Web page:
As a general rule, I don’t typically enjoy small, dark spaces. But when we were in the area a few weeks ago a friend and I decided to make a trip to Crystal Lake Cave in Dubuque, Iowa.
The caves were first discovered in the mid-1800s by miners looking for lead. While they never had much luck finding what they were looking for, they stumbled upon elaborate crystal formations hidden deep below the ground. Located about 15 minutes from downtown Dubuque, the cave opened to the public in 1932 and remains one of the largest “living” caves in the country.
Initially I wasn’t particularly thrilled about spending time 100 feet below ground in a dark, drippy cave. But I’d heard the cave’s crystal formations were worth seeing.
Our tour guide was informative and entertaining, stopping for questions and to let us take pictures throughout the tour. He also balanced it out by sharing engaging information about the cave’s history. Like the fact—for example—that it takes a century for these types of crystal formations to grow about an inch. That means that some of the formations in Crystal Lake Cave have to be thousands of years old. Weddings also have been held in the cave (I think I’ll pass on this one) in a 16-foot space that was referred to as “The Chapel” by the miners.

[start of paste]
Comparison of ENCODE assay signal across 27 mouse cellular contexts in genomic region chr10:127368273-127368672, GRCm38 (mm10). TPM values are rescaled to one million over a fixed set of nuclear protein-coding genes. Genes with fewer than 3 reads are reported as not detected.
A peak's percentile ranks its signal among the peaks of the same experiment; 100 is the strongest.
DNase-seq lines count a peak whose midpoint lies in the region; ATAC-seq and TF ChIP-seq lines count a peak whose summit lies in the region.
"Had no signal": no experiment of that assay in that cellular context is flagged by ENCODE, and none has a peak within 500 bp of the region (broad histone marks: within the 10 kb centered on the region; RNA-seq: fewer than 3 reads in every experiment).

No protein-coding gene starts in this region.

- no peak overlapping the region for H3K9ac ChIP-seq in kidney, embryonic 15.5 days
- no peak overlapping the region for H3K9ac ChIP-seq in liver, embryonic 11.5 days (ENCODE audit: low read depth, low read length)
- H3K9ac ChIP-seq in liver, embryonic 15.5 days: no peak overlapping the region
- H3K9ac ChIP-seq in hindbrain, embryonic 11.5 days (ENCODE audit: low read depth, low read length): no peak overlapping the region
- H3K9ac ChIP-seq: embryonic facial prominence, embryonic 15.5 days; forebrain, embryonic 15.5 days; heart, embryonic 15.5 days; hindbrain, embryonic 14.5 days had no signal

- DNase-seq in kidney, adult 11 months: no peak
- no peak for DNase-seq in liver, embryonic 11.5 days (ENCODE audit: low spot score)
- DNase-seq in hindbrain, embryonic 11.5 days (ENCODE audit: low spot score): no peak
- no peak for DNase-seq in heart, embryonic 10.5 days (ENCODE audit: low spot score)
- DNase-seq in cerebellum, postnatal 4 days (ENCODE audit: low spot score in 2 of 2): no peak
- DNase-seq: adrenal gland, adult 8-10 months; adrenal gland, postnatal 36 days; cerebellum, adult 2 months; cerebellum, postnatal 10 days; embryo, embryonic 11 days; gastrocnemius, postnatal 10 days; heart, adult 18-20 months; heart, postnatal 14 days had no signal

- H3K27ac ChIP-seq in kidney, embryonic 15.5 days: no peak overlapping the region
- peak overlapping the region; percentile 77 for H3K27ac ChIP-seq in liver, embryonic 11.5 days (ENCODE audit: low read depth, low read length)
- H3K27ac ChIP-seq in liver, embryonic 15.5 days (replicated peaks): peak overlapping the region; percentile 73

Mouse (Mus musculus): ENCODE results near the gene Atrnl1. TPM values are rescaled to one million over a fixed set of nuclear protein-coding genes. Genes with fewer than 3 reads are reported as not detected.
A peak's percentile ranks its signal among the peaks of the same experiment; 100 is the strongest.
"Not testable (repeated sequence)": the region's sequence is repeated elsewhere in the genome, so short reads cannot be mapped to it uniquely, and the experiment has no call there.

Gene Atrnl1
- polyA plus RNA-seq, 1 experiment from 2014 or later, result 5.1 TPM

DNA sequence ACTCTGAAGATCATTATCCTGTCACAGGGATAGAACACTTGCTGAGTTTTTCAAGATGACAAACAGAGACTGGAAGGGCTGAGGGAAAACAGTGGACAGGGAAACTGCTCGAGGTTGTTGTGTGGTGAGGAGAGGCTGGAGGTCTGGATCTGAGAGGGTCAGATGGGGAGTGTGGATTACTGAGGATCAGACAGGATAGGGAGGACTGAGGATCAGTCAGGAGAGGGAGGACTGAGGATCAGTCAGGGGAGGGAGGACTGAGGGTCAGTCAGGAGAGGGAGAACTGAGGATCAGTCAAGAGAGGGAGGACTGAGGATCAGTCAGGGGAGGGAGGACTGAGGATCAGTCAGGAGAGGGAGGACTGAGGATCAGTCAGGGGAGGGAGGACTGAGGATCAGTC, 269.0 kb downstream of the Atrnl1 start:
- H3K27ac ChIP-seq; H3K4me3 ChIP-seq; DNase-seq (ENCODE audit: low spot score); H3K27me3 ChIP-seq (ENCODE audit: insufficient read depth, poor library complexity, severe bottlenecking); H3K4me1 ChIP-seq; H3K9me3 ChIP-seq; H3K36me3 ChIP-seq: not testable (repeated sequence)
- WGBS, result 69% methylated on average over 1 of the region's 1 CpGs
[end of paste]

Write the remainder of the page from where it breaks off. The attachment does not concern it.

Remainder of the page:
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If you visit Crystal Lake Cave
Even if you’re not a cave enthusiast, Crystal Lake Cave’s formations are worth seeing. The cave is open to visitors from Memorial Day through October, and hours vary throughout the season. You can find more information about visiting on the attraction’s website.
Be sure to bring a sweatshirt or jacket, even if you visit in the summer. Being a natural cave, the temperature below ground is always exactly 52 degrees.
Cost: $14 adults / $7 children
Crystal Lake Cave, 6684 Crystal Lake Cave Road in Dubuque, Iowa